Andy Murray says he will not look beyond his first opponent when the Australian Open begins here in Melbourne tomorrow. Given that the man standing in his path in the third match in Rod Laver Arena is Kevin Anderson, whose towering frame blocks out most of the horizon, the Scot hardly has a choice in the matter.
Anderson, a 6ft 8in South African, is one of a new breed of tennis giants, though he has some way to go if he wants to scale the heights reached by men such as Juan Martin del Potro and Marin Cilic. The 23-year-old world No 147 spends most of his time on the Challenger circuit, has lost in the first round on his three previous appearances at a Grand Slam and had to win three qualifying matches to earn another chance here.
This is Murray's fifth appearance at the Australian Open, which is his least successful Grand Slam event. He lost a five-set thriller to Rafael Nadal in the fourth round three years ago, but on each other occasion he has suffered disappointingly early exits, losing at the same stage to Fernando Verdasco in 2009 and to Juan Ignacio Chela and Jo-Wilfried Tsonga in the first round in 2006 and 2008.
"I feel like I learned a lot from what happened last year," Murray said. "I felt like I was playing well coming to the tournament. I had a good start in Doha and then felt like I played pretty well in the first three matches here. I didn't lose a set. Then, against Verdasco, I had a lot of chances to win and didn't take them. So there were a few things from that match that I improved on throughout the rest of the year."
Murray is seeded to meet Nadal in the quarter-finals but he is not looking that far ahead. "It doesn't affect me if Rafa's in my quarter if I lose in the fourth round or if I lose in the first round," he said.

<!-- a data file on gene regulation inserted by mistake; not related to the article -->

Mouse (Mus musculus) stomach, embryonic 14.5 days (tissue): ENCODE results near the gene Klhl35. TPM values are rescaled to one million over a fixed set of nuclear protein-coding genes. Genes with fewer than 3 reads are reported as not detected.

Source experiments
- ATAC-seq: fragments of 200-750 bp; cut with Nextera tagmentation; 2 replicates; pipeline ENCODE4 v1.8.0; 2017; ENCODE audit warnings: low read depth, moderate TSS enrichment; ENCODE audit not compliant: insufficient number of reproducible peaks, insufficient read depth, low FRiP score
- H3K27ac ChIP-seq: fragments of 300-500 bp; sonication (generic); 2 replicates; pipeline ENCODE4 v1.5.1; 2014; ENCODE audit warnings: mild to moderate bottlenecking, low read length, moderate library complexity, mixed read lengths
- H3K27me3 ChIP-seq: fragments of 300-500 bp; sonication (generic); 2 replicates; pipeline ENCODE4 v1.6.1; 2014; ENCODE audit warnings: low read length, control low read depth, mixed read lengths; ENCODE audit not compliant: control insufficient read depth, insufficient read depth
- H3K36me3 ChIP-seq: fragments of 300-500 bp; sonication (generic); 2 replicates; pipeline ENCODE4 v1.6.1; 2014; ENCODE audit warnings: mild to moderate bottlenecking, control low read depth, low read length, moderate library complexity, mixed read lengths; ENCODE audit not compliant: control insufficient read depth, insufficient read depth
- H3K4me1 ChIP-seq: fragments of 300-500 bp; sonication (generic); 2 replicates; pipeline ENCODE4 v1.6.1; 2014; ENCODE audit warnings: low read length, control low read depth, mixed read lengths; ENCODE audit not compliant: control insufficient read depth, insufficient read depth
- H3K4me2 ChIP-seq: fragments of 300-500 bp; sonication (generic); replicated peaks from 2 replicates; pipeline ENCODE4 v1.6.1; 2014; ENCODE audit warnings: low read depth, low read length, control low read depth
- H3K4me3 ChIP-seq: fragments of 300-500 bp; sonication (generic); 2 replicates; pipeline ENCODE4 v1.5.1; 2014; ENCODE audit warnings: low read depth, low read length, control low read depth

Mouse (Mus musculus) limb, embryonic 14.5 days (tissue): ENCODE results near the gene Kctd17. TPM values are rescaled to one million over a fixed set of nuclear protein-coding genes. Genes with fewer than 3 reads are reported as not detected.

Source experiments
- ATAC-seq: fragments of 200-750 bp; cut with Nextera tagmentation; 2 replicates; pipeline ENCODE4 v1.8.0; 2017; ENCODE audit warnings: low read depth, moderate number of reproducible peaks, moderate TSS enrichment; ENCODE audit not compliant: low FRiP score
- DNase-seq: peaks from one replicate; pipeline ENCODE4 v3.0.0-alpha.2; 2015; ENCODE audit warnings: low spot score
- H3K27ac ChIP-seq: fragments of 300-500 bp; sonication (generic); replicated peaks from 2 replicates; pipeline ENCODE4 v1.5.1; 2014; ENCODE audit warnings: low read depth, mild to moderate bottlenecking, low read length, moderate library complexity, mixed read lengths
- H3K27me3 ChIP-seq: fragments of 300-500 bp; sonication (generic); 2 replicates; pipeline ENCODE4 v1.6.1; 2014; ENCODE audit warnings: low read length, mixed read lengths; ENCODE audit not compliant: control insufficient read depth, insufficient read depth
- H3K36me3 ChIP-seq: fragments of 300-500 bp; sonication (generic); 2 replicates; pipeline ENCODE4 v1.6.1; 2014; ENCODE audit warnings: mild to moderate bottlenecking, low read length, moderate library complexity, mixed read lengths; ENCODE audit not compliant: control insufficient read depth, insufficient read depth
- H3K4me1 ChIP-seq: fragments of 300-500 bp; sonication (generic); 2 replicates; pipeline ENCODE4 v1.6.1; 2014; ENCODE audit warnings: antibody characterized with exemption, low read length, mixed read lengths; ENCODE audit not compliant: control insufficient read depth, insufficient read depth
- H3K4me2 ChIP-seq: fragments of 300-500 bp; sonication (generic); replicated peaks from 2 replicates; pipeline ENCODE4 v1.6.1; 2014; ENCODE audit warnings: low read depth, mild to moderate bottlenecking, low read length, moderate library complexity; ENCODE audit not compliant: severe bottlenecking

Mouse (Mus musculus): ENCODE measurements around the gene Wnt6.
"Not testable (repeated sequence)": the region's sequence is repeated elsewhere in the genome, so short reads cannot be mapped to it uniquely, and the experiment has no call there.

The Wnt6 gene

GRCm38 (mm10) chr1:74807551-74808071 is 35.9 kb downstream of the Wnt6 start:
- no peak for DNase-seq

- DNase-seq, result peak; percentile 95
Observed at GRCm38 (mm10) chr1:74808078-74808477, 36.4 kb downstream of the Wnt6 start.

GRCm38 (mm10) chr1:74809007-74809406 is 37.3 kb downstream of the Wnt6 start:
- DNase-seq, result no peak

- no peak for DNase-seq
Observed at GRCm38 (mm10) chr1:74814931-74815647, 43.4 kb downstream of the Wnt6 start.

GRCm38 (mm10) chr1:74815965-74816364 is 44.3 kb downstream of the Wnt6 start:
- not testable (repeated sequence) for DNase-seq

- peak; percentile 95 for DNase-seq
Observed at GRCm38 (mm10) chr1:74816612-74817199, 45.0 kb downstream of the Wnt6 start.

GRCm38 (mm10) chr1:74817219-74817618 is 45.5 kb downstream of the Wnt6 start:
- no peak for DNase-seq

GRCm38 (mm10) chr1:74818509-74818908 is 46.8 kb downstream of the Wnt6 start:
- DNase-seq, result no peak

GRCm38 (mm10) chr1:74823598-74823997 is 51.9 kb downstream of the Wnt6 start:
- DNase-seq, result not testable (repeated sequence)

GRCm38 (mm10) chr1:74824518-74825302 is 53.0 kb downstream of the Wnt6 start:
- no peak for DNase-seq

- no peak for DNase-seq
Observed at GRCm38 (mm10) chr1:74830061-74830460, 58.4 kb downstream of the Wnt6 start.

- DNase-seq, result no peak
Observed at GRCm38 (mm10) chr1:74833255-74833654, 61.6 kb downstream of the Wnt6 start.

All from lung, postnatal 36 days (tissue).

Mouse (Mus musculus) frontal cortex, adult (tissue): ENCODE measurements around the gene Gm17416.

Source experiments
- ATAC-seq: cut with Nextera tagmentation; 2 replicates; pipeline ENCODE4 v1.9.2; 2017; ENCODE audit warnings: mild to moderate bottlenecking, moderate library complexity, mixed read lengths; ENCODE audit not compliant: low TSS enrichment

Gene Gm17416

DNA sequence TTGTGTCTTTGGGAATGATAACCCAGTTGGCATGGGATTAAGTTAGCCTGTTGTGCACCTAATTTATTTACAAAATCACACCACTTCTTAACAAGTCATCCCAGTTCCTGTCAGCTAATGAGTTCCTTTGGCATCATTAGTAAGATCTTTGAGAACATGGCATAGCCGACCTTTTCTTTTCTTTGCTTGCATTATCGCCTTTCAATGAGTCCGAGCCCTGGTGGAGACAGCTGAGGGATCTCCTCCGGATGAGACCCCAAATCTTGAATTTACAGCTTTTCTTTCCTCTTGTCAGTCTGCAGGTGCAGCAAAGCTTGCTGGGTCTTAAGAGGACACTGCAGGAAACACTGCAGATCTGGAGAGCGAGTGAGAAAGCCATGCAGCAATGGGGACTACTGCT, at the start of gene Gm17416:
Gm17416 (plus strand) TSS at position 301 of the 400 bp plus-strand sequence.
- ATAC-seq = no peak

The world No 5 said suggestions that the defending champion might never regain his best form after suffering knee problems last year were "a bit disrespectful". The Spaniard has not won a tournament since May and has lost 10 of his past 11 matches against top-10 opponents.
Murray said: "You can't say that he finished the year terribly. He had good, consistent results. He just didn't do that well against the top players.
"When you do have an injury or time out, it takes a bit of time to get back. When you start playing against the best players at the end of tournaments, they tend to be playing their best, and Rafa wasn't quite able to beat them. But you need to wait and see when it comes to the Slams and the big tournaments how he's going to come back. I'm sure he'll play well."
Louk Sorensen, a 25-year-old Irishman, will play in the first round of a Grand Slam for the first time after beating the New Zealander Daniel King-Turner in the final round of qualifying. The world No 287 now plays Taiwan's Yen-Hsun Lu.